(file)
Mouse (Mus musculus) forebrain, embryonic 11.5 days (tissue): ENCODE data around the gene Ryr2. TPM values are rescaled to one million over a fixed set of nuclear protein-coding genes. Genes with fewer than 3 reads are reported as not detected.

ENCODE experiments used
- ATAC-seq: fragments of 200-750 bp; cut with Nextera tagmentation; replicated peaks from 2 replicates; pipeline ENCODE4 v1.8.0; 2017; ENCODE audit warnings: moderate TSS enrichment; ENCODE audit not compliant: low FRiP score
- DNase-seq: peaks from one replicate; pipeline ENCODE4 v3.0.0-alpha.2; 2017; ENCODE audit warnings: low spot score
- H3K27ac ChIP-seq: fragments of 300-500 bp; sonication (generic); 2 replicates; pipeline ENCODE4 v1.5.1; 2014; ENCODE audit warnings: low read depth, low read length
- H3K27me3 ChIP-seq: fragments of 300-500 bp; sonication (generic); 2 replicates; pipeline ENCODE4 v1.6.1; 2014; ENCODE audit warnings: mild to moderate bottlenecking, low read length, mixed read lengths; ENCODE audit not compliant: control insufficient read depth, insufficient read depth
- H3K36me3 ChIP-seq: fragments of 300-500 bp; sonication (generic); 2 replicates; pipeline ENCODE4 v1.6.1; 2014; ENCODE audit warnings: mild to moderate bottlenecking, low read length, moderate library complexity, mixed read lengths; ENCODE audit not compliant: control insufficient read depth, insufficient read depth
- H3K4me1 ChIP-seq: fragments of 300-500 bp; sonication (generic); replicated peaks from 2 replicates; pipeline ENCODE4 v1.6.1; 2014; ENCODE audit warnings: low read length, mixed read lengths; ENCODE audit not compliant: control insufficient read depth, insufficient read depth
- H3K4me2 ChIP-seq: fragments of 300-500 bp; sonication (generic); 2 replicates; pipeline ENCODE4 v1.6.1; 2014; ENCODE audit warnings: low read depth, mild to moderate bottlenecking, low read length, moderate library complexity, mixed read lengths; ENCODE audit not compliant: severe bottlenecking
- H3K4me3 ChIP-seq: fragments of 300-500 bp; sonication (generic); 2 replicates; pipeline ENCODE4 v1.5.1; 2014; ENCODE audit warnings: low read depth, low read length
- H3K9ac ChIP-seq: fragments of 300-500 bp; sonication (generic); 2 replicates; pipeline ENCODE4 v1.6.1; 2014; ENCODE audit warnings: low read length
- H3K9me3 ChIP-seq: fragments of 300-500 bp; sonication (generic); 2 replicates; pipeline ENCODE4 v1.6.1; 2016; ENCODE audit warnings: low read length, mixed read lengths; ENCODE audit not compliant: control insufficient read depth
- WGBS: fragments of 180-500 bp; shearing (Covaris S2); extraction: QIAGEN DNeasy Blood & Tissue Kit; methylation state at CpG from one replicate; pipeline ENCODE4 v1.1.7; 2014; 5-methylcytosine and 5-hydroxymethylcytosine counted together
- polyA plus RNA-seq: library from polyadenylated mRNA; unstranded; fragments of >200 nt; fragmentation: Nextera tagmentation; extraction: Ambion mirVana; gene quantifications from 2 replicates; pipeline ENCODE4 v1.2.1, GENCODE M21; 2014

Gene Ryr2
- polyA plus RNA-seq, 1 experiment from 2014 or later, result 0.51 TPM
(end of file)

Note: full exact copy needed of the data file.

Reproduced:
Mouse (Mus musculus) forebrain, embryonic 11.5 days (tissue): ENCODE data around the gene Ryr2. TPM values are rescaled to one million over a fixed set of nuclear protein-coding genes. Genes with fewer than 3 reads are reported as not detected.

ENCODE experiments used
- ATAC-seq: fragments of 200-750 bp; cut with Nextera tagmentation; replicated peaks from 2 replicates; pipeline ENCODE4 v1.8.0; 2017; ENCODE audit warnings: moderate TSS enrichment; ENCODE audit not compliant: low FRiP score
- DNase-seq: peaks from one replicate; pipeline ENCODE4 v3.0.0-alpha.2; 2017; ENCODE audit warnings: low spot score
- H3K27ac ChIP-seq: fragments of 300-500 bp; sonication (generic); 2 replicates; pipeline ENCODE4 v1.5.1; 2014; ENCODE audit warnings: low read depth, low read length
- H3K27me3 ChIP-seq: fragments of 300-500 bp; sonication (generic); 2 replicates; pipeline ENCODE4 v1.6.1; 2014; ENCODE audit warnings: mild to moderate bottlenecking, low read length, mixed read lengths; ENCODE audit not compliant: control insufficient read depth, insufficient read depth
- H3K36me3 ChIP-seq: fragments of 300-500 bp; sonication (generic); 2 replicates; pipeline ENCODE4 v1.6.1; 2014; ENCODE audit warnings: mild to moderate bottlenecking, low read length, moderate library complexity, mixed read lengths; ENCODE audit not compliant: control insufficient read depth, insufficient read depth
- H3K4me1 ChIP-seq: fragments of 300-500 bp; sonication (generic); replicated peaks from 2 replicates; pipeline ENCODE4 v1.6.1; 2014; ENCODE audit warnings: low read length, mixed read lengths; ENCODE audit not compliant: control insufficient read depth, insufficient read depth
- H3K4me2 ChIP-seq: fragments of 300-500 bp; sonication (generic); 2 replicates; pipeline ENCODE4 v1.6.1; 2014; ENCODE audit warnings: low read depth, mild to moderate bottlenecking, low read length, moderate library complexity, mixed read lengths; ENCODE audit not compliant: severe bottlenecking
- H3K4me3 ChIP-seq: fragments of 300-500 bp; sonication (generic); 2 replicates; pipeline ENCODE4 v1.5.1; 2014; ENCODE audit warnings: low read depth, low read length
- H3K9ac ChIP-seq: fragments of 300-500 bp; sonication (generic); 2 replicates; pipeline ENCODE4 v1.6.1; 2014; ENCODE audit warnings: low read length
- H3K9me3 ChIP-seq: fragments of 300-500 bp; sonication (generic); 2 replicates; pipeline ENCODE4 v1.6.1; 2016; ENCODE audit warnings: low read length, mixed read lengths; ENCODE audit not compliant: control insufficient read depth
- WGBS: fragments of 180-500 bp; shearing (Covaris S2); extraction: QIAGEN DNeasy Blood & Tissue Kit; methylation state at CpG from one replicate; pipeline ENCODE4 v1.1.7; 2014; 5-methylcytosine and 5-hydroxymethylcytosine counted together
- polyA plus RNA-seq: library from polyadenylated mRNA; unstranded; fragments of >200 nt; fragmentation: Nextera tagmentation; extraction: Ambion mirVana; gene quantifications from 2 replicates; pipeline ENCODE4 v1.2.1, GENCODE M21; 2014

Gene Ryr2
- polyA plus RNA-seq, 1 experiment from 2014 or later, result 0.51 TPM